Question 3: The budget challenges of the last few years could continue to be an issue for ECSD in the coming years. What one idea would you propose to the board to minimize the impact of the drastic reduction in state aid experienced in 2010? (Published on page 3 of the February 13th edition of the Evansville Review).
The state of Wisconsin spent 26 billion dollars in fiscal year 2012, 6.24 billion dollars of which supported public schools (1). School funding represents the second largest expenditure in the state budget and as such is open to scrutiny during budgetary droughts such as we have endured since late 2007. In an effort to balance the last biennial budget, Governor Walker cut public school aid by $550 per student in 2011-12. This slashed nearly a million dollars, or about 5%, from the ECSD budget. The district ended that fiscal year about $160,000 in the red. This year’s budget was the first balanced budget presented to the board in five years and was achieved only after a lot of sacrifice on the part of many. The administration recently presented three budget scenarios for next year, the worst of which predicts a shortfall of $750,000. This is not a sustainable financial model.
Following the state’s model of seeking savings from the largest piece of the spending pie, one must first evaluate the district spending. Salaries and benefits account for over 70% of the ECSD expenditures and creative ways to deliver this part of the budget will likely be the only way to make a significant dent in this potential deficit. Currently there is a committee investigating lower cost insurance alternatives which could result in significant savings. Another committee is looking at the co-and extra-curricular activity contracts compared with conference averages. The teachers’ union agreed to contract concessions last year that leave little to achieve here. The business management of ECSD has exhausted the traditional routes for fiscal responsibility in the area of salary and benefits since the recession started.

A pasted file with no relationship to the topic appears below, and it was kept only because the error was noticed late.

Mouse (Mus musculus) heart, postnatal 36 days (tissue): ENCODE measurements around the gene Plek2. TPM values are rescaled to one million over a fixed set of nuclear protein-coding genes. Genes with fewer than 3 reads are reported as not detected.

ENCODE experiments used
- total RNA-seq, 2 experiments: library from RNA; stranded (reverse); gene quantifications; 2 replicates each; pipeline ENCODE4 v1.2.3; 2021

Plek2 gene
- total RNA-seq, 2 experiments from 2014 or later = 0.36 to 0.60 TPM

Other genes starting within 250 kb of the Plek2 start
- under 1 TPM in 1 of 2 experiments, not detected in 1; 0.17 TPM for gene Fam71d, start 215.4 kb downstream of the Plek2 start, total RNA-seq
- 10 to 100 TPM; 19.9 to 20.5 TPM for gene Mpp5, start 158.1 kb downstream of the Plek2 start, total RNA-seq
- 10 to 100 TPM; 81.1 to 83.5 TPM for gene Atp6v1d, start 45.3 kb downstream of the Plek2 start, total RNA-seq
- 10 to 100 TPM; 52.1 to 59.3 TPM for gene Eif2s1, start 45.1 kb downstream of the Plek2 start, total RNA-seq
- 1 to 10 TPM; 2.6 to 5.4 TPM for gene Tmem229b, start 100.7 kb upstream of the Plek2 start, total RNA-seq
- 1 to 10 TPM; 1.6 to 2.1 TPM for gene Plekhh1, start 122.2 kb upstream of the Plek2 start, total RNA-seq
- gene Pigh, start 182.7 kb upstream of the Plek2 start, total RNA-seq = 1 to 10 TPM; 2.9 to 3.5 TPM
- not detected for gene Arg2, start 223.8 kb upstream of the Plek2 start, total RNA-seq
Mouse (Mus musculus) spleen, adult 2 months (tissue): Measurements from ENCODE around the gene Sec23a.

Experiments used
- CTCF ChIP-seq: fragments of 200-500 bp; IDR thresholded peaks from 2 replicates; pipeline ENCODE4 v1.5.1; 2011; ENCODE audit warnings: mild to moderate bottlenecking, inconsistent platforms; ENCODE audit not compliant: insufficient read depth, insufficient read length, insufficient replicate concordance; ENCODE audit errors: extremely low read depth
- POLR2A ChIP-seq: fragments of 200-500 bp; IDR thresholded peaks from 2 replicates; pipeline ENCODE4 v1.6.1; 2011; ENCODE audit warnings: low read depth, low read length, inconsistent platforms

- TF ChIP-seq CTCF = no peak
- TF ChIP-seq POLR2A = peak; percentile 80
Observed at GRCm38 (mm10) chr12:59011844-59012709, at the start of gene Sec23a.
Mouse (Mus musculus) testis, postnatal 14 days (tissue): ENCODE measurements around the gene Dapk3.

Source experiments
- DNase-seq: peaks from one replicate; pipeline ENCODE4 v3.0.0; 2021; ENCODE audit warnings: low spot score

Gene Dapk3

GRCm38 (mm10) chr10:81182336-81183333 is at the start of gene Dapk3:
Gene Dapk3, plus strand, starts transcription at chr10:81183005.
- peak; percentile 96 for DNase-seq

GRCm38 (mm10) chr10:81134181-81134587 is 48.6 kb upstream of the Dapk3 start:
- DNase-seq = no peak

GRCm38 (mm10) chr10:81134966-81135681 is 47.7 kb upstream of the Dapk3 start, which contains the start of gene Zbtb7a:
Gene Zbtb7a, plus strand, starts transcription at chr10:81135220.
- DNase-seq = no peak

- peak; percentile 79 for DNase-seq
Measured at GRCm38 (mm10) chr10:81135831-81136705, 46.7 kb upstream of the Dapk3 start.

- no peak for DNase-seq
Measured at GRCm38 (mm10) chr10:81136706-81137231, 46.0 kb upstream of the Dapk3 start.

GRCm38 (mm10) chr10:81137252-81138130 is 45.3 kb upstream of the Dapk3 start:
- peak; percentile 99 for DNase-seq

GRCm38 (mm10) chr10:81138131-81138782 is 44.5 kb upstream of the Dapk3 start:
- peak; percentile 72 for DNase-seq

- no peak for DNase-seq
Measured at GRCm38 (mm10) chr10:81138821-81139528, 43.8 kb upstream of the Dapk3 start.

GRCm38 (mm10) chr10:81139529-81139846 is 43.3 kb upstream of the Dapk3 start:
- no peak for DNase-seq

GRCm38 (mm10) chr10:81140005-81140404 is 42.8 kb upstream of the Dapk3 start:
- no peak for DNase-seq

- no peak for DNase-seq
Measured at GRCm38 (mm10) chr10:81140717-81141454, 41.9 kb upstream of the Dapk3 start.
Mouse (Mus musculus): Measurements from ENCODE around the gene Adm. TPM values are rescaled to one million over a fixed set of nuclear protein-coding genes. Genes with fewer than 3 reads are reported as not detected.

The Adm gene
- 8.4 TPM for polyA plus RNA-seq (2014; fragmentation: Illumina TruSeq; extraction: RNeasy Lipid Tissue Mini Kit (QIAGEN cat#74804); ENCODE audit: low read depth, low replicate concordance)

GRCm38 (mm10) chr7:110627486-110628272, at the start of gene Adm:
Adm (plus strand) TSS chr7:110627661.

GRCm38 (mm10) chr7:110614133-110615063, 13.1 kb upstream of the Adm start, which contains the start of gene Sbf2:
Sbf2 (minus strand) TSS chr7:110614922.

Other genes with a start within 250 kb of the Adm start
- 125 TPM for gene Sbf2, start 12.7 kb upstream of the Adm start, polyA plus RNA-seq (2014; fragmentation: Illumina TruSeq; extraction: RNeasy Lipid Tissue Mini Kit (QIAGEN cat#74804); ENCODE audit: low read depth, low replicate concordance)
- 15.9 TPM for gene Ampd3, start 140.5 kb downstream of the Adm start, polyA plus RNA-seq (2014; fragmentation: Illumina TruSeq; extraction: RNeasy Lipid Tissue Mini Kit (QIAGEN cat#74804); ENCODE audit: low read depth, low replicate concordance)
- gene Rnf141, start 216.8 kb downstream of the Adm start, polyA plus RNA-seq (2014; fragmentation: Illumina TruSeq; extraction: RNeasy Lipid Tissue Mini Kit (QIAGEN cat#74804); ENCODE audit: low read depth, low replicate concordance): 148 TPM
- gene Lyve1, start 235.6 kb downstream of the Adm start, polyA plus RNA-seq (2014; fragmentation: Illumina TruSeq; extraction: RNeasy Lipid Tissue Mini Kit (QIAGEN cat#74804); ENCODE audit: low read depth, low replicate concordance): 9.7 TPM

An idea that was rejected by the district about five years ago may be worth revisiting in these tight economic times. School districts across the country have considered a return to the traditional seven-period day from the block schedule as a way to reduce costs. Closer to home, Edgerton recently switched from the block to the traditional schedule to contain expenditures. A brief literature review suggests that a school can realize an average annual savings of 5-10% in this area, depending on the schedule used (2). Another advantage of the traditional schedule may well be in the area of student achievement. A number of studies demonstrate that a seven-period day enhances student achievement on the ACT and SAT. Edgerton has seen a gradual increase in ACT performance since 2009. I did an analysis a few years ago that also supports this conclusion. Among ten Wisconsin high schools with enrollments similar to ECSD, those that maintained the traditional schedule showed higher average performance on the ACT from 2000-2007. Conversely, other studies indicate that block schedule enables increased student achievement. This was a primary reason touted in the 90’s to switch to a block schedule format in the first place. The contradictory literature suggests there is more to learn about the possible link between student achievement and schedule.
There are some drawbacks with the traditional schedule as well. Students in a block schedule can double up on their math and science classes, best preparing those that are college bound to take the PSAT in early fall of their junior year. Students can only take one math and science class a year on a traditional schedule and any transition to a seven-period day would need to equally prepare students for the PSAT. Another downside to the traditional schedule is that more textbooks would be required because kids would all be in class year around. Any change of this magnitude would cause growing pains in any district, but if returning to a seven-period day would cut expenditures AND could help kids improve their academic achievement at the same time, this is one idea whose time may have come. It is certainly worth further investigation.